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Journal of Biomedicine and Biotechnology
Volume 2011 (2011), Article ID 903097, 8 pages
http://dx.doi.org/10.1155/2011/903097
Review Article

Methotrexate Toxicity in Growing Long Bones of Young Rats: A Model for Studying Cancer Chemotherapy-Induced Bone Growth Defects in Children

1Sansom Institute for Health Research, and School of Pharmacy and Medical Sciences, University of South Australia, City East Campus, GPO Box 2471, Adelaide, SA 5001, Australia
2Discipline of Paediatrics, University of Adelaide, Adelaide, SA 5005, Australia
3Discipline of Physiology, University of Adelaide, Adelaide, SA 5005, Australia

Received 10 September 2010; Accepted 21 January 2011

Academic Editor: Andrea Vecchione

Copyright © 2011 Chiaming Fan et al. This is an open access article distributed under the Creative Commons Attribution License, which permits unrestricted use, distribution, and reproduction in any medium, provided the original work is properly cited.

Abstract

The advancement and intensive use of chemotherapy in treating childhood cancers has led to a growing population of young cancer survivors who face increased bone health risks. However, the underlying mechanisms for chemotherapy-induced skeletal defects remain largely unclear. Methotrexate (MTX), the most commonly used antimetabolite in paediatric cancer treatment, is known to cause bone growth defects in children undergoing chemotherapy. Animal studies not only have confirmed the clinical observations but also have increased our understanding of the mechanisms underlying chemotherapy-induced skeletal damage. These models revealed that high-dose MTX can cause growth plate dysfunction, damage osteoprogenitor cells, suppress bone formation, and increase bone resorption and marrow adipogenesis, resulting in overall bone loss. While recent rat studies have shown that antidote folinic acid can reduce MTX damage in the growth plate and bone, future studies should investigate potential adjuvant treatments to reduce chemotherapy-induced skeletal toxicities.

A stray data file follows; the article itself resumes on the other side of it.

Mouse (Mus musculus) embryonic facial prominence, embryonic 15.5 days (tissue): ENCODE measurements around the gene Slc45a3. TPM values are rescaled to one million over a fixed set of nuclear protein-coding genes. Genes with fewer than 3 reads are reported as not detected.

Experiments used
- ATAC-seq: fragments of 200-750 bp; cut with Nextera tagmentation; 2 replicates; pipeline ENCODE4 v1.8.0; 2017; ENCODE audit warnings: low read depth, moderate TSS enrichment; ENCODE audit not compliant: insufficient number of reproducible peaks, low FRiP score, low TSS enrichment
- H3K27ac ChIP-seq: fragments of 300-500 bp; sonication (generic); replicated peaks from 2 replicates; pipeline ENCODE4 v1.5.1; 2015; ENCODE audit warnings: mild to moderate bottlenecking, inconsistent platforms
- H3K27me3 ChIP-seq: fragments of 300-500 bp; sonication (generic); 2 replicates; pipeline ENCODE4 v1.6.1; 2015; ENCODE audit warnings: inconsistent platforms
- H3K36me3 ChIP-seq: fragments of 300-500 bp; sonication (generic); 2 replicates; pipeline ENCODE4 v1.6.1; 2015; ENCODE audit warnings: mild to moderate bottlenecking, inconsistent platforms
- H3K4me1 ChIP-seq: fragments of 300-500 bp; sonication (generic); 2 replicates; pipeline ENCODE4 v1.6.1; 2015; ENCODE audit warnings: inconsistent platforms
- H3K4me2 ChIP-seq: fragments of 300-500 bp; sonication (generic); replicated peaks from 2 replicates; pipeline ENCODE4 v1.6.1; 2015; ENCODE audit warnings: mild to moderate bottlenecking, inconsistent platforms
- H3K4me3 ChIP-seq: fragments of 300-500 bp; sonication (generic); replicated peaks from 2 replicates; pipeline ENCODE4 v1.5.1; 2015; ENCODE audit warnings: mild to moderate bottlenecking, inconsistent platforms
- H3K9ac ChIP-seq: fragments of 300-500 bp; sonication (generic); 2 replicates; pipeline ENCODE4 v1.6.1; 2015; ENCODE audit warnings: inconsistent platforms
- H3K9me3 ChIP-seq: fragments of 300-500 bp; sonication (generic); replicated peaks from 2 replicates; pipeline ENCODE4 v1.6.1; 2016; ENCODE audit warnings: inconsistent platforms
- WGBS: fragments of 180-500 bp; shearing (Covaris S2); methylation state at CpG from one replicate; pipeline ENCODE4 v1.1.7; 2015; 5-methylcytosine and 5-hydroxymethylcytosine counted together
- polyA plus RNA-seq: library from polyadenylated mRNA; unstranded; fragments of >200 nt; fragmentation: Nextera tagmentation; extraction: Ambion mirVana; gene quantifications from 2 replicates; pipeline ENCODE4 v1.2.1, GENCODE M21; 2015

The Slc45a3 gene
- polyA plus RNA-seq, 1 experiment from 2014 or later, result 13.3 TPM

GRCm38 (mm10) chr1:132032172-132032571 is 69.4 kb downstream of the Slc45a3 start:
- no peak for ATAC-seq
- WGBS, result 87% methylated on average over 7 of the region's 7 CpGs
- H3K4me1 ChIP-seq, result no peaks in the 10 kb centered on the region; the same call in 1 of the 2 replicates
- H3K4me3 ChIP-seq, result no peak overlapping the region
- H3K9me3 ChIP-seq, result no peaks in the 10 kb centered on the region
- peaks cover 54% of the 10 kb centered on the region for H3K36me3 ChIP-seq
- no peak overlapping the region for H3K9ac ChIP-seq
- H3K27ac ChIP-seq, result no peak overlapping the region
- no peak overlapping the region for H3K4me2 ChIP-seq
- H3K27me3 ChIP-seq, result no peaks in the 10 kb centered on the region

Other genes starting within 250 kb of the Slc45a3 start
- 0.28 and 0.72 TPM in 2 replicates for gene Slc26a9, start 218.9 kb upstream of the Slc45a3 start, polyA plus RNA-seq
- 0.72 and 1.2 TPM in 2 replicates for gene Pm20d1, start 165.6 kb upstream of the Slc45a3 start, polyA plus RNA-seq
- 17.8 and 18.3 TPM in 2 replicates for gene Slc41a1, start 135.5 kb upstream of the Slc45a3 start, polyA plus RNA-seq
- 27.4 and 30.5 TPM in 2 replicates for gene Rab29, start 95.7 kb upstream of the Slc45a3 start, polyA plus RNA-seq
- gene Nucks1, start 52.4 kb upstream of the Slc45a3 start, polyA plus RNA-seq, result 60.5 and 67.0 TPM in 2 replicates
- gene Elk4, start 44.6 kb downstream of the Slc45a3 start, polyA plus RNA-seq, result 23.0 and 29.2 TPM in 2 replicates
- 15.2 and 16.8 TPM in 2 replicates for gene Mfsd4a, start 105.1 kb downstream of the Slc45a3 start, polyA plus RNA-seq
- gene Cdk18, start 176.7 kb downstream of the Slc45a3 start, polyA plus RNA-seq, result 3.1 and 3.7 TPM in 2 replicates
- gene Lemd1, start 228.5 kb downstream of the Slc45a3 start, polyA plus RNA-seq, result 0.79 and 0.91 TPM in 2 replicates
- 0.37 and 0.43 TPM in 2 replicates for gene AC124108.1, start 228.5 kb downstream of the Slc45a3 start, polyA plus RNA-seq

1. Introduction

During childhood and adolescence, bone continues to grow until a peak height and peak bone mass are achieved. It is during these periods that children are most vulnerable to interference to skeletal growth, and disturbance to the growing skeleton results from disruption to the processes of endochondral ossification and/or bone remodeling, which may predispose children to earlier onset of skeletal defects. Due to significant advancements and higher survival rate, cancer chemotherapy has been gaining popularity in treatment of paediatric cancers and has become an important risk factor for bone growth defects in paediatric cancer patients. Intensive chemotherapy for childhood cancers has been shown to cause bone growth defects (bone loss, osteopenia, and fractures).

Methotrexate is the most commonly used antimetabolite in childhood oncology, and both clinical and experimental studies have demonstrated methotrexate-induced bone growth impairment. This paper reviews previous studies in which rat models of methotrexate chemotherapy have been used to investigate chemotherapy-induced bone defects, mechanisms of bone growth arrest and bone loss, and recovery potential.

2. Bone Growth and Regulation